Understanding the Silicon Valley Resume

by Peg Bogema

Stout recently hired a Silicon Valley software developer. A rock star developer featured in a documentary about one of the seminal moments in the history of the Internet, he found himself struggling to find employment in the Midwest. (Lucky for us.)

The reason? His resume doesn't look at all like the conventional Midwestern software developer resume.

It looks like the resume of a job hopper, i.e. someone who jumps from job to job. Common reasons for job hopping include attempting to move up in salary (the mercenary) or unable to get along with colleagues for any period of time (the curmudgeon) or easily bored (the gadfly).

Need I mention that none of these attributes are viewed positively by a hiring manager?

But the employment situation in Silicon Valley is radically different. So different that if the Midwestern hiring manager doesn't understand it, he or she will pass over resumes from there. And that could very well be a mistake.

Here is some insight from a former Midwesterner, William Aylesworth, who now lives and works in Silicon Valley.

In Silicon Valley engineers are valued above all others.
There is the perceived shortage of engineers.
It is perceived because every company has been told and believes that they must only hire rock star engineers—who naturally are rare and extremely busy.
Companies are extremely picky and do not want to nurture or grow people into better employees. As a software developer in Silicon Valley, you must:

  1. Prove your worth with outside projects.

    This involves demonstrating your skills by showing your work with Stack Overflow, contributing to open source software development, blogging, publishing on Git, submitting apps or writing books.

  2. Work. You can either:
    • Get hired at a big company.
    • Attract venture capital and start your own company.
    • Start or work for a contract company.
    • Get hired at a startup company.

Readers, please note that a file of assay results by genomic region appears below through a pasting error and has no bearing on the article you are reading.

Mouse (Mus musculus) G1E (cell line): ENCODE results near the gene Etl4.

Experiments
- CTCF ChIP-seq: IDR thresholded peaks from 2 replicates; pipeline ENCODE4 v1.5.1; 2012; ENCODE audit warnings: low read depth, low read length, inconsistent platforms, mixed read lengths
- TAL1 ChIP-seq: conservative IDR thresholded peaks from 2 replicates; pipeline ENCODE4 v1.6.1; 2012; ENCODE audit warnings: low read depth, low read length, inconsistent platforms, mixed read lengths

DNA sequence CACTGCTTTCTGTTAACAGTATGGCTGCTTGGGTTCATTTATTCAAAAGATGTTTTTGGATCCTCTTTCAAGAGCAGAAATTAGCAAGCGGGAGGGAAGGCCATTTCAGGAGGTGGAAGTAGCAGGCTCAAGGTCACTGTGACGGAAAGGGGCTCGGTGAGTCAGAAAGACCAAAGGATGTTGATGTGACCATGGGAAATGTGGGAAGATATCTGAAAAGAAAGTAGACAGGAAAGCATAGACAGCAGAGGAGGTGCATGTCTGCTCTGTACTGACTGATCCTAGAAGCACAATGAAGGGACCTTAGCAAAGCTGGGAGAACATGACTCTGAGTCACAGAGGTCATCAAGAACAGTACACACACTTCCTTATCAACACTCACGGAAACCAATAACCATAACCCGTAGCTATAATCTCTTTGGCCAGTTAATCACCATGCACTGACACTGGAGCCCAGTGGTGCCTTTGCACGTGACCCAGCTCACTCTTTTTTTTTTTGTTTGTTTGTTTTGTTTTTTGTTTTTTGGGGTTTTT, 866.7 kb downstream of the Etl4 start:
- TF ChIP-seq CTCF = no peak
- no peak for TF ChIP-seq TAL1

3. Now you pivot—because the startup fails or because your contract is up or because some big company wants you.

    Leave big company to do other work or start on your own.

    Join big company because they hire you from your contracting assignment.

    Join big company because they bought your startup.

    Go public. Very rare but high profile.

    Leave small to go big to be more stable.

  4. If the company where you work went public or was acquired by a big company:

    Create a venture capital fund to invest in startup companies.

    Go on to your next startup.

    Hang out and find yourself.

    Start a non-profit and save the world.

  5. If you haven't yet gotten rich, you must always do #1 to prove your value to venture capitalists, startups, and big companies so that you can start the cycle again.

Employees do not naturally do #1 with outside projects but Silicon Valley companies expect it. And companies want PROVEN talent based on #1.
NO ONE hires on faith or your resume or your interview. Engineers need portfolios!! And they want you to have worked for a known Silicon Valley big company or startup.
So companies are extremely picky and do not want to nurture or grow people into better employees.

Thus you can see the conundrum. Developers who are not from Silicon Valley do not naturally do #1. Therefore they cannot break into Silicon Valley. And therefore there is a (perceived) shortage of talent in Silicon Valley.

By the same token, when a developer leaves Silicon Valley, their resume presents the unflattering profile of a job hopper to those of us in the Midwest. And that is because the employment life cycle is vastly different.

The moral of the story is this: when you see a Silicon Valley resume, take off your Midwestern perspective while you read it. You may be holding the next rock star in your hands—and just not recognize it.

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